Snoop Dogg told a federal judge on Thursday (Feb. 24) that a dancer’s recent sexual assault lawsuit was a “thinly veiled attempt to extort defendant for money” just days before he was set to appear during the Super Bowl halftime show.
In a motion to dismiss the case filed in Los Angeles federal court, the rapper’s attorneys said the Jane Doe accuser’s lawsuit was legally flawed in a variety of ways, including that it was filed years too late. But, according to Snoop’s lawyers, sound legal arguments were not the main purpose of bringing the case.
“Plaintiff’s complaint, launched just days before Defendant’s Super Bowl Halftime performance, was a thinly veiled attempt to extort Defendant for money to stop Plaintiff from continuing to assert her false claims publicly,” wrote Jennifer L. Keller of the law firm Keller/Anderle LLP. “But the fatal deficiencies in her complaint ensure her gambit will not succeed.”
The attorney who represents the Jane Doe accuser, Matt E.O. Finkelberg, did not immediately return a request for comment on Thursday evening.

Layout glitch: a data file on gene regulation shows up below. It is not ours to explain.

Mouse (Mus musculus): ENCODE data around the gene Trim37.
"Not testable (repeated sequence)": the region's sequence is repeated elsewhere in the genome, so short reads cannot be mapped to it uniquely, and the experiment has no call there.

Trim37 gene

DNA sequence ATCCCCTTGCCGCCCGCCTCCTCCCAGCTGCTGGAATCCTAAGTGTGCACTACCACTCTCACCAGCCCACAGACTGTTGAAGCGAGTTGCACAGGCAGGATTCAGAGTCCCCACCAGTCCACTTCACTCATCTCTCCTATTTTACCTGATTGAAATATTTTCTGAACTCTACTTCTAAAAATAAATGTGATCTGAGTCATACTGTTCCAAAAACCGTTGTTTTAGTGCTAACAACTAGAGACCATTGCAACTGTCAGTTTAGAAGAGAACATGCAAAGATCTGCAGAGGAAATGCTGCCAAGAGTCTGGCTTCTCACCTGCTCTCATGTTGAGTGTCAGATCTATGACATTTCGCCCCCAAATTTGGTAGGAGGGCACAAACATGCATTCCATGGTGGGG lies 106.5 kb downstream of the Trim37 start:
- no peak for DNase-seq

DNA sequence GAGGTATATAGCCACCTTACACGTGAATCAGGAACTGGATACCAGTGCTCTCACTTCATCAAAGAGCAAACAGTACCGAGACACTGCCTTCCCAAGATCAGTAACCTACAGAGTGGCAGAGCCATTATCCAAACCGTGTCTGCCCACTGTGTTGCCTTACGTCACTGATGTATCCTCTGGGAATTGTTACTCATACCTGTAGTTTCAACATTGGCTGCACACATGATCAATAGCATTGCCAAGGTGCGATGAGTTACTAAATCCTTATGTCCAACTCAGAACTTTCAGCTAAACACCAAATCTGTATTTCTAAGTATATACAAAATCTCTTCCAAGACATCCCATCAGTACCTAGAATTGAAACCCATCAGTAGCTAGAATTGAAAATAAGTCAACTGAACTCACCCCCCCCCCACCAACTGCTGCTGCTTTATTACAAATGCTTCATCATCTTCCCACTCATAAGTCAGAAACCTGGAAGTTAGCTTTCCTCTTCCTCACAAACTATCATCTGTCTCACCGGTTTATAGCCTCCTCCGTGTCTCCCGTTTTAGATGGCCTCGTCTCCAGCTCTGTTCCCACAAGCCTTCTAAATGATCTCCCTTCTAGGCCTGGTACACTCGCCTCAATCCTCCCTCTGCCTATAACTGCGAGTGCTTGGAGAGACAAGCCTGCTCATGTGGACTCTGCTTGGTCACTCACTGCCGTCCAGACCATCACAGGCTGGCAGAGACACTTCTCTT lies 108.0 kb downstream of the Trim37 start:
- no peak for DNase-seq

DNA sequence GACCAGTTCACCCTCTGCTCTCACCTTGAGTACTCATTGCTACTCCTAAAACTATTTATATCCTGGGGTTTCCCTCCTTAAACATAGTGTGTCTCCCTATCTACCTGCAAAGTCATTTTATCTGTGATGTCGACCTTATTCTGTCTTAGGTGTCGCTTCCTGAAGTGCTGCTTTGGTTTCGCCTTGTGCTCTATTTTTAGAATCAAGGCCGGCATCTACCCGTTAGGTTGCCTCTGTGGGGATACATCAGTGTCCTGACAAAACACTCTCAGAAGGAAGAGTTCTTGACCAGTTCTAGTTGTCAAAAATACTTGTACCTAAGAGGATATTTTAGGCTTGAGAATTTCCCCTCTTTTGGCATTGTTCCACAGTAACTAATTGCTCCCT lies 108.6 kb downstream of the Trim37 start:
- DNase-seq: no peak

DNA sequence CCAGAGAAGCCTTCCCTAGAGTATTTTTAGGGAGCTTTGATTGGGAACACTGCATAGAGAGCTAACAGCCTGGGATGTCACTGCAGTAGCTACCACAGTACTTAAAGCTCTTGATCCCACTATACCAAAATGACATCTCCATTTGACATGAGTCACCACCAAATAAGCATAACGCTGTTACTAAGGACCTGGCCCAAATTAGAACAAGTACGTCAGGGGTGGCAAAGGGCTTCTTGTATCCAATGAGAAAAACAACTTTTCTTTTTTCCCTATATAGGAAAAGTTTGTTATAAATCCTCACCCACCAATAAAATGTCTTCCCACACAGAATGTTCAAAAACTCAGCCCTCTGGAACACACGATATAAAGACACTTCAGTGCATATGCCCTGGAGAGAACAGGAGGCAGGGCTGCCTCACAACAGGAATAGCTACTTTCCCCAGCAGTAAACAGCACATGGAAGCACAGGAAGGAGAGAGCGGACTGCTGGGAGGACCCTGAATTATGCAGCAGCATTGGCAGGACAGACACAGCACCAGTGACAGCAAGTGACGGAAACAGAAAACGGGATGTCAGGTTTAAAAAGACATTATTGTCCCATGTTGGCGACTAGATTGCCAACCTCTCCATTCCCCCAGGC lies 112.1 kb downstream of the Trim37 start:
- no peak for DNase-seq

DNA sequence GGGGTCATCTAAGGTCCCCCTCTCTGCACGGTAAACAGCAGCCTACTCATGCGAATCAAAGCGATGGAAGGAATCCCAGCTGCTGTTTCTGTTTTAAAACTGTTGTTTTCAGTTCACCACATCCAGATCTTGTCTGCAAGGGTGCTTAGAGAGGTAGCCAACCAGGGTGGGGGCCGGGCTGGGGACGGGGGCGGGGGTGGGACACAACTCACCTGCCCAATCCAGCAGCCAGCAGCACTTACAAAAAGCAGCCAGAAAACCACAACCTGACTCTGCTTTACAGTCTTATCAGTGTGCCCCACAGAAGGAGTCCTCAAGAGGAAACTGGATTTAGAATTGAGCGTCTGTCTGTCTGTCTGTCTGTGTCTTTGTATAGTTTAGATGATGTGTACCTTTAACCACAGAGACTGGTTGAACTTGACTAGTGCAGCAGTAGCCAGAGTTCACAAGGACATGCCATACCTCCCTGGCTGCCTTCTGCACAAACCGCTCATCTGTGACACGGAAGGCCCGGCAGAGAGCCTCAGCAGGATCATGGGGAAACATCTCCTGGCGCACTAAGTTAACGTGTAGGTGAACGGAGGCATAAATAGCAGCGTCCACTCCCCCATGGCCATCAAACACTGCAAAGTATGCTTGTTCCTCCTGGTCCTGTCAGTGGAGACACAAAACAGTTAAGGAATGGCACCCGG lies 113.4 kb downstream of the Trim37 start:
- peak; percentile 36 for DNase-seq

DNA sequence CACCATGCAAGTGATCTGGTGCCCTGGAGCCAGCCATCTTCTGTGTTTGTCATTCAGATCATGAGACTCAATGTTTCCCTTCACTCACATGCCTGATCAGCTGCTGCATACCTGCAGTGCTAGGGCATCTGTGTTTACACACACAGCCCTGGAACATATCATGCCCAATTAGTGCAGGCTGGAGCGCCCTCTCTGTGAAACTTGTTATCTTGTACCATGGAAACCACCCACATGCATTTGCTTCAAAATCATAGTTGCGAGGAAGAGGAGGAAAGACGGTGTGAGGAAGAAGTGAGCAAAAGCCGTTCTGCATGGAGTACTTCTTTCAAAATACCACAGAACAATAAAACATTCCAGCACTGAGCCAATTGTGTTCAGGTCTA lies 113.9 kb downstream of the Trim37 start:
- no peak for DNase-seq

In her lawsuit filed on Feb. 9, the Jane Doe accuser alleged that both Snoop Dogg and Bishop Don “Magic” Juan separately assaulted her over a 24-hour span in May 2013. She also says she was not hired again because she rebuffed their advances.
The complaint included startling and explicit allegations against both men. The lawsuit claims that Doe was first assaulted by Juan — whose real name is Donald Campbell — after she accepted a ride home, fell asleep in the car and woke up at his house. She claims he “repeatedly shoved” himself into her mouth the next morning.
The pair then traveled to Snoop Dogg’s recording studio, the lawsuit says, where Doe claims the rapper, whose real name is Calvin Broadus, barged into a bathroom while she was using it and demanded oral sex. She says she reluctantly complied because she was “afraid for her safety and for her life.” She claims he then masturbated onto her.
In Thursday’s response, Snoop’s attorneys said that each of the lawsuit’s specific claims was meritless. For instance, they argued that a claim for federal sex trafficking was not the kind of thing the statute was designed to prevent.
“If accepted as a sufficient pleading, Plaintiff’s claim would transform into federal sex trafficking every alleged sex act between a defendant and a plaintiff with lesser means, fame, or influence,” Snoop’s lawyers wrote.
As for the primary claims of sexual assault and sexual battery, Snoop’s attorneys said they were clearly barred by California’s two-year statute of limitations for such accusations.
Meanwhile, attorneys for Bishop Don “Magic” Juan also filed a separate motion to dismiss the claims against him, making similar arguments to Snoop’s attorneys.